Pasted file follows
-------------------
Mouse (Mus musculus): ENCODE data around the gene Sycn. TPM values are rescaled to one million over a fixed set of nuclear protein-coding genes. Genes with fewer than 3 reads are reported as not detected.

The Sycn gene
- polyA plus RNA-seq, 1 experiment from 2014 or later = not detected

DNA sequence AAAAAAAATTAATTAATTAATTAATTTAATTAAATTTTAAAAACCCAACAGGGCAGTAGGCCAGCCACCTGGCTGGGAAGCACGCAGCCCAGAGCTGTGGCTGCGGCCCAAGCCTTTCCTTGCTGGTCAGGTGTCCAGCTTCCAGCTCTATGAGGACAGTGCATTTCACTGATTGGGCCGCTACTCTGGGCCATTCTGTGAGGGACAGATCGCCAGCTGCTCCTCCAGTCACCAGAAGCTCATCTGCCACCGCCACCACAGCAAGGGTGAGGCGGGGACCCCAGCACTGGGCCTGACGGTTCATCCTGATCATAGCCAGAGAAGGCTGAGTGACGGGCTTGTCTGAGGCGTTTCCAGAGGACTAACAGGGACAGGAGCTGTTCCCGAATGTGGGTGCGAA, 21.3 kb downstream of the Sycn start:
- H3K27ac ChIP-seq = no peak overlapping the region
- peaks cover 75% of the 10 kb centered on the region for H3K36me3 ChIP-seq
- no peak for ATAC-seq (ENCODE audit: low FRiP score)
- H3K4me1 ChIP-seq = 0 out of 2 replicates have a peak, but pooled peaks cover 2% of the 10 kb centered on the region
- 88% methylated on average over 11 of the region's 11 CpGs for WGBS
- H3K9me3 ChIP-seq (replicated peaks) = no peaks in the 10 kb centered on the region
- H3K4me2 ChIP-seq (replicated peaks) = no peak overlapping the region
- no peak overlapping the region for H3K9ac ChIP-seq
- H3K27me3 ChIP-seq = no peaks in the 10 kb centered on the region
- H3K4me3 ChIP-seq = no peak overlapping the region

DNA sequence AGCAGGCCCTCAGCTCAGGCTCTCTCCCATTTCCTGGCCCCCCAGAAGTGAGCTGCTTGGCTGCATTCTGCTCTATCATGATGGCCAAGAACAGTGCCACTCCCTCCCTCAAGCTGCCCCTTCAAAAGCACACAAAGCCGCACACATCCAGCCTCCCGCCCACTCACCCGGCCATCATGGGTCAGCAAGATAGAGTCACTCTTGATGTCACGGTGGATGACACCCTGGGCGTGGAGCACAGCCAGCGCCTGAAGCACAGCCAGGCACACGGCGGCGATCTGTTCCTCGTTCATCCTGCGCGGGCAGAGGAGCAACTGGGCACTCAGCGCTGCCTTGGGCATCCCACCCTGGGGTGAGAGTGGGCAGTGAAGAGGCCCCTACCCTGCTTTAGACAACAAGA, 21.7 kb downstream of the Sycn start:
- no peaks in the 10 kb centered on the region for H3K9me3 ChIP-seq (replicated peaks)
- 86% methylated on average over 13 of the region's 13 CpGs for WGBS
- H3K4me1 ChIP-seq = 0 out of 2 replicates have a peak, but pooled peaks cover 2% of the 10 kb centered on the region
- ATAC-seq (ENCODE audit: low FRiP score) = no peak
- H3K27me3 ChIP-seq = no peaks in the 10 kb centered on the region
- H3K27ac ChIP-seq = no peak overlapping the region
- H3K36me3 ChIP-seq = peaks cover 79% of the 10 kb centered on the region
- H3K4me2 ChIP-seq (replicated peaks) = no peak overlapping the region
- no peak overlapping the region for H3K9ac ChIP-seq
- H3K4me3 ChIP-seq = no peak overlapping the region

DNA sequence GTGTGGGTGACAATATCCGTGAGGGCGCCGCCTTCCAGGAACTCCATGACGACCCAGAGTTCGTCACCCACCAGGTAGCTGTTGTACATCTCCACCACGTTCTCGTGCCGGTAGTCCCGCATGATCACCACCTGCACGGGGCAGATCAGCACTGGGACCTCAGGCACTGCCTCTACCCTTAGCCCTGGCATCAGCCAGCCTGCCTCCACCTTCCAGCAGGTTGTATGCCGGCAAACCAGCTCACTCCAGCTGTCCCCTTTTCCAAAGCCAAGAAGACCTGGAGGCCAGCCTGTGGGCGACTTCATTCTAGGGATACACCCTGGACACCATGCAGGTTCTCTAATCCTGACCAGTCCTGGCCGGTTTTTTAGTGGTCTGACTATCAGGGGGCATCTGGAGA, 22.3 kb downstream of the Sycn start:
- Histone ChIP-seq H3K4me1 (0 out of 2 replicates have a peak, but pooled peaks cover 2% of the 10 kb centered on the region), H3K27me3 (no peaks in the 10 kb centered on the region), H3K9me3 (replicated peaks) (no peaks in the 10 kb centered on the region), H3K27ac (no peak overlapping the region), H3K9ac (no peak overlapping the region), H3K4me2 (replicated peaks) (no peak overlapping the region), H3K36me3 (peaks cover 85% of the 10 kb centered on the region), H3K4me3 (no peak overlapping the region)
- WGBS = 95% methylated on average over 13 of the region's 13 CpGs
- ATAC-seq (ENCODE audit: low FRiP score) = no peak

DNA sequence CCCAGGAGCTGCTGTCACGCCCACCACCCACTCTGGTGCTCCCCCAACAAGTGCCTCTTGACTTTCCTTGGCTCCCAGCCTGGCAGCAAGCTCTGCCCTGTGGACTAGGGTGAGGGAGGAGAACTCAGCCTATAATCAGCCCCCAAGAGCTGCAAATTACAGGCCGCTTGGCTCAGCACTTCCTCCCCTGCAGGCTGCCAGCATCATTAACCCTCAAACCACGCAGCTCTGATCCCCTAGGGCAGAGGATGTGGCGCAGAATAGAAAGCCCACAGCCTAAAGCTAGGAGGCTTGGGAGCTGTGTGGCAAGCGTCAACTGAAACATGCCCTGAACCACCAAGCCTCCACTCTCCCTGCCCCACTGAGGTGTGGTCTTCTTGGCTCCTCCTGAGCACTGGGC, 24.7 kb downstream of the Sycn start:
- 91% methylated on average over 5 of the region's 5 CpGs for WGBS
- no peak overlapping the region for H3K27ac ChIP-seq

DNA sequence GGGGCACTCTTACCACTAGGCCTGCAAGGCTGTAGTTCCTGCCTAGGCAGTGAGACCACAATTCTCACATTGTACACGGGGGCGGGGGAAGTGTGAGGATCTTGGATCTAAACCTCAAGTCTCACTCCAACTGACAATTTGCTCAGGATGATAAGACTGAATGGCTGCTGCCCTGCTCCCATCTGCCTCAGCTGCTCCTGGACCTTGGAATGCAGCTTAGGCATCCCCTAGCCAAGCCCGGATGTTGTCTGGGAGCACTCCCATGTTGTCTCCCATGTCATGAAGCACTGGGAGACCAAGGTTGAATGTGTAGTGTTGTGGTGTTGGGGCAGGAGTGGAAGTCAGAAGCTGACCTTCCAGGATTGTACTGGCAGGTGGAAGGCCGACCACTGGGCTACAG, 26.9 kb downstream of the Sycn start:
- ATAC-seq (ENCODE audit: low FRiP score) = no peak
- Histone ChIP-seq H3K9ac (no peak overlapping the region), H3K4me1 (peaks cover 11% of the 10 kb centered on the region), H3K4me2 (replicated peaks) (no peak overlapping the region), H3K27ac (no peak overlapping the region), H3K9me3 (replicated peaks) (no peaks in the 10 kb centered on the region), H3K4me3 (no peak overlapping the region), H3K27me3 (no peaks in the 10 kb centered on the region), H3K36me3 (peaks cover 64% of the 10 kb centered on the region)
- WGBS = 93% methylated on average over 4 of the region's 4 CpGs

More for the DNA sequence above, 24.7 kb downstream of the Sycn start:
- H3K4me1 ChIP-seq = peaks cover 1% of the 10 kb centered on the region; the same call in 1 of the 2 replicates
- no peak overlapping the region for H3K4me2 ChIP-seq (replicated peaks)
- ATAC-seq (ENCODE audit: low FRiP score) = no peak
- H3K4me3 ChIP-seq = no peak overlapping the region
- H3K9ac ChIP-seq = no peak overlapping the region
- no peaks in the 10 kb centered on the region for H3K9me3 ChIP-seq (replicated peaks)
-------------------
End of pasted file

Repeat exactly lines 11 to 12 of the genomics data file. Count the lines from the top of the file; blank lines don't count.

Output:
- H3K4me2 ChIP-seq (replicated peaks) = no peak overlapping the region
- no peak overlapping the region for H3K9ac ChIP-seq